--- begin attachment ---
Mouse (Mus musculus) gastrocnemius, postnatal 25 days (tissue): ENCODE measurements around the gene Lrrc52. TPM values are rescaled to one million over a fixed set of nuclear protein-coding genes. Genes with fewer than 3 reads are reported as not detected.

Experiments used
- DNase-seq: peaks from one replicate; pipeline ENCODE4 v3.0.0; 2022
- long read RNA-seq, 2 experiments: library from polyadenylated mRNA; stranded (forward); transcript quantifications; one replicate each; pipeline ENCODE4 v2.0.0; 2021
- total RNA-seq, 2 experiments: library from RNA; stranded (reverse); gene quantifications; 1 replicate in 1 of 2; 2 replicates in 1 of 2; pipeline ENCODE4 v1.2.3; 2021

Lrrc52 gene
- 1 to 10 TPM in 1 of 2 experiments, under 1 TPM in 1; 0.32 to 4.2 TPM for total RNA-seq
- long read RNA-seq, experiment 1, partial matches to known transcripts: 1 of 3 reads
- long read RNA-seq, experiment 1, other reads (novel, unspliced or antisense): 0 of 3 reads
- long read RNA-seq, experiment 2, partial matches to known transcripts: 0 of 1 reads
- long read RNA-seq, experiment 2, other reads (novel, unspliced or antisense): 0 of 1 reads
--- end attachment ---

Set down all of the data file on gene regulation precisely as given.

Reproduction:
Mouse (Mus musculus) gastrocnemius, postnatal 25 days (tissue): ENCODE measurements around the gene Lrrc52. TPM values are rescaled to one million over a fixed set of nuclear protein-coding genes. Genes with fewer than 3 reads are reported as not detected.

Experiments used
- DNase-seq: peaks from one replicate; pipeline ENCODE4 v3.0.0; 2022
- long read RNA-seq, 2 experiments: library from polyadenylated mRNA; stranded (forward); transcript quantifications; one replicate each; pipeline ENCODE4 v2.0.0; 2021
- total RNA-seq, 2 experiments: library from RNA; stranded (reverse); gene quantifications; 1 replicate in 1 of 2; 2 replicates in 1 of 2; pipeline ENCODE4 v1.2.3; 2021

Lrrc52 gene
- 1 to 10 TPM in 1 of 2 experiments, under 1 TPM in 1; 0.32 to 4.2 TPM for total RNA-seq
- long read RNA-seq, experiment 1, partial matches to known transcripts: 1 of 3 reads
- long read RNA-seq, experiment 1, other reads (novel, unspliced or antisense): 0 of 3 reads
- long read RNA-seq, experiment 2, partial matches to known transcripts: 0 of 1 reads
- long read RNA-seq, experiment 2, other reads (novel, unspliced or antisense): 0 of 1 reads